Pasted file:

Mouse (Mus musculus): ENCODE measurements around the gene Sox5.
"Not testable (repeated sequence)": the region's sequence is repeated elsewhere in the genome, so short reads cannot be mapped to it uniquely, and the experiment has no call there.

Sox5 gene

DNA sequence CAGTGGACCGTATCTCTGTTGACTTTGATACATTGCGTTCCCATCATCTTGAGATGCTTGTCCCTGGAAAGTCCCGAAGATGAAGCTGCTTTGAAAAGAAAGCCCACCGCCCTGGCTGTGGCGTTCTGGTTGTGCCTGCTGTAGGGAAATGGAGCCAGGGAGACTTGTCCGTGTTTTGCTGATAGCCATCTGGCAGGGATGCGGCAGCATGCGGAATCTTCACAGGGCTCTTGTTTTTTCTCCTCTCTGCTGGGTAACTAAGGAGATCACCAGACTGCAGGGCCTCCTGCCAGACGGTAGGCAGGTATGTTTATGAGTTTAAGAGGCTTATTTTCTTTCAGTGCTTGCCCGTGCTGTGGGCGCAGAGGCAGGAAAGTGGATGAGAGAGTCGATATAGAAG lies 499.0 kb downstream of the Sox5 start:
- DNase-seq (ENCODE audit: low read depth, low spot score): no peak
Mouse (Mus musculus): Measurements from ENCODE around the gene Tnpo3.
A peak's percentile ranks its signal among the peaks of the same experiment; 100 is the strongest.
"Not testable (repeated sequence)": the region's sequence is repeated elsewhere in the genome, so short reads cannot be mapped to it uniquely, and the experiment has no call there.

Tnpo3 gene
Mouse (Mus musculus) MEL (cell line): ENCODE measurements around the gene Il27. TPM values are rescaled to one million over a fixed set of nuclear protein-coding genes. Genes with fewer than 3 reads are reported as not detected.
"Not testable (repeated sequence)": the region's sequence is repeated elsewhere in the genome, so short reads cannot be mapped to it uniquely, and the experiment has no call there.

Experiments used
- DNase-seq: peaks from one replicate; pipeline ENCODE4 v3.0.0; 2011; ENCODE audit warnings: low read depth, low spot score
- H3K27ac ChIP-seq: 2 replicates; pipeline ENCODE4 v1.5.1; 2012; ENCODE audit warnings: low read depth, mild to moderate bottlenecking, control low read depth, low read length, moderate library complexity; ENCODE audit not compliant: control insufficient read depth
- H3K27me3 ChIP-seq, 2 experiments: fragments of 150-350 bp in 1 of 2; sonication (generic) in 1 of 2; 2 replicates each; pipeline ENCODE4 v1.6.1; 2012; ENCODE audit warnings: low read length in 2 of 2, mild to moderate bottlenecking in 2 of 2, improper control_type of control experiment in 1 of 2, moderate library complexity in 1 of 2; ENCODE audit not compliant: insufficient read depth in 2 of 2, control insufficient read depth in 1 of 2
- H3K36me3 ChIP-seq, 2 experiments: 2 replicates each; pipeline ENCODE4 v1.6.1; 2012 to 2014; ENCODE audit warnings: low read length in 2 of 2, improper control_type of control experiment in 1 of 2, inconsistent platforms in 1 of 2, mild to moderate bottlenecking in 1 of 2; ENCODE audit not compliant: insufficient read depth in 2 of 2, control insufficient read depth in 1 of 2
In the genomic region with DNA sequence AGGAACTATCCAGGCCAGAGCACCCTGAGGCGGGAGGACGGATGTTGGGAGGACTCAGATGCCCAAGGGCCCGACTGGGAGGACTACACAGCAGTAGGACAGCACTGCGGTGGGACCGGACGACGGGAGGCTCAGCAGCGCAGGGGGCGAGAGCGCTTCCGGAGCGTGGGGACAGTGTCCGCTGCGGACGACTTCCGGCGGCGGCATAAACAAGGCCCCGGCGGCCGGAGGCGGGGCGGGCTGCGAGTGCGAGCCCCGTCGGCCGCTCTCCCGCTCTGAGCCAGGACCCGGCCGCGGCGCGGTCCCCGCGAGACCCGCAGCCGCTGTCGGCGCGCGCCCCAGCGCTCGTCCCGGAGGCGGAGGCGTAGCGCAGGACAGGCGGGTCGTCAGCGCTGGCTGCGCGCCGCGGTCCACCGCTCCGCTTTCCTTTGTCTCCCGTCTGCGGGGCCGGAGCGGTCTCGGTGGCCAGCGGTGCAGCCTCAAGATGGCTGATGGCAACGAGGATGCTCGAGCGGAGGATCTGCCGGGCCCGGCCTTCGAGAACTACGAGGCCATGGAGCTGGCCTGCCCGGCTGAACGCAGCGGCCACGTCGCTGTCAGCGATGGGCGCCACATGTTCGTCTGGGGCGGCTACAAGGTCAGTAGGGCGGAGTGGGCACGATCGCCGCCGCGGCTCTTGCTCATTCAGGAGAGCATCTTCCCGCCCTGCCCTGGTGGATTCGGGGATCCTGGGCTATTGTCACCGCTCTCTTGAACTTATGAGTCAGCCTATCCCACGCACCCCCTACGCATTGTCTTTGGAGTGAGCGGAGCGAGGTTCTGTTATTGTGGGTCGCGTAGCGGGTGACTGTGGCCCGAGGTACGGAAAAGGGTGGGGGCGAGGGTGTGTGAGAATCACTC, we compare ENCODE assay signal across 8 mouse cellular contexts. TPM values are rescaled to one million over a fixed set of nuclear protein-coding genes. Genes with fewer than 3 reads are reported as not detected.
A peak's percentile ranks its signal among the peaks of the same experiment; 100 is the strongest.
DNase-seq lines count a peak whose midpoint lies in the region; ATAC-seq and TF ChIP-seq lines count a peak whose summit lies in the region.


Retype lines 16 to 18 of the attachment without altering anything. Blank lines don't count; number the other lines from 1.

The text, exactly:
- H3K36me3 ChIP-seq, 2 experiments: 2 replicates each; pipeline ENCODE4 v1.6.1; 2012 to 2014; ENCODE audit warnings: low read length in 2 of 2, improper control_type of control experiment in 1 of 2, inconsistent platforms in 1 of 2, mild to moderate bottlenecking in 1 of 2; ENCODE audit not compliant: insufficient read depth in 2 of 2, control insufficient read depth in 1 of 2
In the genomic region with DNA sequence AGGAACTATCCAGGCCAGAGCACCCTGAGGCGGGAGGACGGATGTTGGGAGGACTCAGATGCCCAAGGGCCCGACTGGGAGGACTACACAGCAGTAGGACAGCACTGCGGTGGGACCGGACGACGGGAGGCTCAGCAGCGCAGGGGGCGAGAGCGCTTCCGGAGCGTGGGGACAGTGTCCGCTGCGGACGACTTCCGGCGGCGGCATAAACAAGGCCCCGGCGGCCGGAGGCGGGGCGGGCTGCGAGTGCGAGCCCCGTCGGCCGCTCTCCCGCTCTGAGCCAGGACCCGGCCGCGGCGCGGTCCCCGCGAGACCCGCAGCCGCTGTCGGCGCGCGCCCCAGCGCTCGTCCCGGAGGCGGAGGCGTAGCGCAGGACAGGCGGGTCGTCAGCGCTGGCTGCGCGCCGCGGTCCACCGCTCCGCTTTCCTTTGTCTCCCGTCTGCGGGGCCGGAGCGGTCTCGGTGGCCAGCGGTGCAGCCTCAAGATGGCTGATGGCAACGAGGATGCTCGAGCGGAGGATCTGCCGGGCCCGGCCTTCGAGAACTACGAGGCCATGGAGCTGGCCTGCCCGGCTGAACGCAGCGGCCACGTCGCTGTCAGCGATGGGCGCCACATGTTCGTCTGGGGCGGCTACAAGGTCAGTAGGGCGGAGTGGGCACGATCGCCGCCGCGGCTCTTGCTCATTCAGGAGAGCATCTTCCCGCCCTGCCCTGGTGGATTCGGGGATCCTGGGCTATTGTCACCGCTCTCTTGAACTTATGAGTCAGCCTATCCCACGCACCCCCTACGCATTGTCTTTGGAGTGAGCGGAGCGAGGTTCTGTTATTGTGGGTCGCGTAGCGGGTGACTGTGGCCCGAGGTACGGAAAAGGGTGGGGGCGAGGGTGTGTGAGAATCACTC, we compare ENCODE assay signal across 8 mouse cellular contexts. TPM values are rescaled to one million over a fixed set of nuclear protein-coding genes. Genes with fewer than 3 reads are reported as not detected.
A peak's percentile ranks its signal among the peaks of the same experiment; 100 is the strongest.